So what goes in may never come out. Especially things wrapped in foil. After a certain amount of time, I’m not sure I really want to know what’s in that foil.

What happens when you lose power?

Aberle doesn’t specifically talk about this, but this is the issue that really bugs me. Even if you are a diligent freezer user and never waste any money losing food in there, what happens if you lose power? Even if you don’t see that as a potential threat, it can happen, and it can mean the loss of your freezer stock, which depending on your usage, may mean a lot of money wasted.

I have had this happen to me before, and I live in an area where power outages are rare, and when they do occur, are short lived. However, a year or two ago, we had a power outage that lasted more than a day, and resulted in the loss of almost everything in our freezer and the fridge. For us, it wasn’t too damaging, but I can imagine what it would have been like if we used the freezer more often.

Use at your own risk

Aberle gives her rules of thumb while using the freezer after realizing how much money she was wasting in food:

  • “Don’t make so-so dishes! With more experience, I am a better cook and a better judge of which recipes will be good ones
  • Don’t make so much food
  • Barter the food we don’t like
  • Honest appraisal of what we really eat.”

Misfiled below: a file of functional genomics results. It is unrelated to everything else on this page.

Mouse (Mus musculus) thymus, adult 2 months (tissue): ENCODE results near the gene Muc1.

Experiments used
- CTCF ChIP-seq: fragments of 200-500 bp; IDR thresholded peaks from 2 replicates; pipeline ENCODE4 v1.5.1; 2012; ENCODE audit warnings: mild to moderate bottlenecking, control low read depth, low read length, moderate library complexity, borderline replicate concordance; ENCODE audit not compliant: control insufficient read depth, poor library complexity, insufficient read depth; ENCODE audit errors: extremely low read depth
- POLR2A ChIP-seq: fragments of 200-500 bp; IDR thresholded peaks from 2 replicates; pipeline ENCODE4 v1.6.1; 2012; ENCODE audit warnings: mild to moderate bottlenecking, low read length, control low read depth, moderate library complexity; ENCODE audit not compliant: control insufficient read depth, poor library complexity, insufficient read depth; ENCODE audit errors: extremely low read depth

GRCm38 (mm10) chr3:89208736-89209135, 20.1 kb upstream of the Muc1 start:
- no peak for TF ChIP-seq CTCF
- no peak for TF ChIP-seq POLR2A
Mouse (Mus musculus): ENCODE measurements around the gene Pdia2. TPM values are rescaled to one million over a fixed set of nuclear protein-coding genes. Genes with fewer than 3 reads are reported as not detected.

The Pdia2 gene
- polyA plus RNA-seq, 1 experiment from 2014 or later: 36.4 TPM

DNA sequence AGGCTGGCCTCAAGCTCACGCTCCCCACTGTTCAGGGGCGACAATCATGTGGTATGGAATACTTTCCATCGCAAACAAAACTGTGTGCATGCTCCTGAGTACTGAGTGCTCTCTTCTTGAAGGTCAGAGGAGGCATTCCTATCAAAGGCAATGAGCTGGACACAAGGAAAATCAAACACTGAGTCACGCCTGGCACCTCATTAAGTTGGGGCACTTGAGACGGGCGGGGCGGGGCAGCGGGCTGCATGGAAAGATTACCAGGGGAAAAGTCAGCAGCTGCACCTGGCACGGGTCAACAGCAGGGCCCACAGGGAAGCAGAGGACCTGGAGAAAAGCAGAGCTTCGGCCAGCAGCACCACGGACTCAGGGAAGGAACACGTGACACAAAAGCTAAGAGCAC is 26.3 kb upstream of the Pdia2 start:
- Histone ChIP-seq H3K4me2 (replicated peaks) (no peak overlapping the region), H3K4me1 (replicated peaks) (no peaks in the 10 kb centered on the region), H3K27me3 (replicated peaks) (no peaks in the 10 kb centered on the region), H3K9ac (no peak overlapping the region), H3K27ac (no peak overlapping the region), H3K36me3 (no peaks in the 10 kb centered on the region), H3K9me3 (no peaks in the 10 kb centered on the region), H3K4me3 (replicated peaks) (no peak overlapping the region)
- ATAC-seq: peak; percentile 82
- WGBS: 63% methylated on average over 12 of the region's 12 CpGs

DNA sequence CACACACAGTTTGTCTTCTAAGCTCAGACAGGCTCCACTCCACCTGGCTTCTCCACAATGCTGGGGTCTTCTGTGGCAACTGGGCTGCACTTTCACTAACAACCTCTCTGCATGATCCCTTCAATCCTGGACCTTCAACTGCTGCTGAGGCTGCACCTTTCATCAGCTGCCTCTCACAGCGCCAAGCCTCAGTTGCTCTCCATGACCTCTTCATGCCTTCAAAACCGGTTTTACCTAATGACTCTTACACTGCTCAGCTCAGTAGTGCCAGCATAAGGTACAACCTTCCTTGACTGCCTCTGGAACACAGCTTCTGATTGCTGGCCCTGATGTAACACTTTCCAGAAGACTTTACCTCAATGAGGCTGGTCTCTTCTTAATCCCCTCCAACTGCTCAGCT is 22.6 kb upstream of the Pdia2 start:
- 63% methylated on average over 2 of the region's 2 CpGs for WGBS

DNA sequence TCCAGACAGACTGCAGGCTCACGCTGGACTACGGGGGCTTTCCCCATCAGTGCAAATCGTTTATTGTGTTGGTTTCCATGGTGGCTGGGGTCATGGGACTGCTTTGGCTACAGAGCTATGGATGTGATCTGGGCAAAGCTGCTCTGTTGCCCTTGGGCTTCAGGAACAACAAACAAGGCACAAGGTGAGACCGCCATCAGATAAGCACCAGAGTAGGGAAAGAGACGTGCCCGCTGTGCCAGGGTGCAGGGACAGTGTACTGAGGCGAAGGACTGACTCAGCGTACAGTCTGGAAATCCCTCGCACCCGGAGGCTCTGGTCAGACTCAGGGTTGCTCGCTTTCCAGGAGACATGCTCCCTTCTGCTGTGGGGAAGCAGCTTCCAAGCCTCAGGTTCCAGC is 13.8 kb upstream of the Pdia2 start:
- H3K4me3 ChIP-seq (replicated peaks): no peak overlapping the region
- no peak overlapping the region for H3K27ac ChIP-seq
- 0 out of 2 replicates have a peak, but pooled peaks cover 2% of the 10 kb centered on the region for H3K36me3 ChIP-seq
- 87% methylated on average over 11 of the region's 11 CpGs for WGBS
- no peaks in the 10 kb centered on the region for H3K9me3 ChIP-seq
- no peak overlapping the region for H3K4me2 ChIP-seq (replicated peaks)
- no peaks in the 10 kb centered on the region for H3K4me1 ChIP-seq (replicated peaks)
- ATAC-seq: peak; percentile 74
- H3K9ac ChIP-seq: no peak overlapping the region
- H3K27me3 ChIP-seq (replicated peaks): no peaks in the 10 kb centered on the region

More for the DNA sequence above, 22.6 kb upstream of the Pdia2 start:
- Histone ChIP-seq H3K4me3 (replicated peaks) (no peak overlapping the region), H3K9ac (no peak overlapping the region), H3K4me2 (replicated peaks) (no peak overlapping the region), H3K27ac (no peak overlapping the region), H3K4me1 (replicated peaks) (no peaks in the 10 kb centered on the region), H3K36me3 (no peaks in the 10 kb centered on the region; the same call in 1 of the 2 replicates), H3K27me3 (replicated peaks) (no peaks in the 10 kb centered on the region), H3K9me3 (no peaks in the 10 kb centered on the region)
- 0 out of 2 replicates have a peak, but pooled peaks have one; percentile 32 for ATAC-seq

If you want to use the freezer, go ahead and do so. But don’t be surprised if you find a foil wrapped something in the back that you can’t recall putting in there in the first place.


  • Disclaimer: The information on this blog is not meant for specific financial advice. The ideas/opinions stated are not suited for everyone, and readers should use their own judgment in applying them in their financial lives.

Back in 2010, I (Dawn) wrote the below post about the website I have been a member of PaperBackSwap for more than 2 years now, and I still feel that it’s an amazing site. This week, I was reminded of how much I love this site, and I wanted to share it with you again.

Once you set up your “bookshelf” where people can choose one of your books from, you can often go months without having someone request a book for you. Obviously, if you have more popular books to swap, your books will go faster. Since many of my books are older and not always very popular, I don’t have as many requests.

This week though, I received a request for one of my books. Then, a couple hours later, I received another request! How excited that made me is a testament to how nerdy I am. So, for the price of mailing 2 books (probably less that $5 – I’m going to the post office later today), I will receive 2 credits, which I intend on using to expand my hardcover collection.

That is usually how I use my credits. I have collections of books, usually from series (The Song of Ice & Fire by George R.R. Martin and The Mary Russell Series by Laurie R. King for example), that I like to keep. I’ve expanded my personal library this way, collecting hardcovers for the cost of mailing a book instead of the $20-$30 you can usually find them for.

That’s not to say you can’t find good deals elsewhere. I once found a book from The Mary Russell Series at Borders before they closed, a $25 hardcover in the $1 bargain bin. So, I’m still always on the lookout!

One of my favorite feature on the site is the “Reminder List.” If I see or hear about a book that I’m interested in, I’ll usually add it to this list. Even if I don’t intend to use PaperBackSwap to get the book, at least I won’t forget about it, and I’ll have it on the site when I go to the library to browse. Then, once I’ve read the book, or decide I’m no longer interested, I can delete it.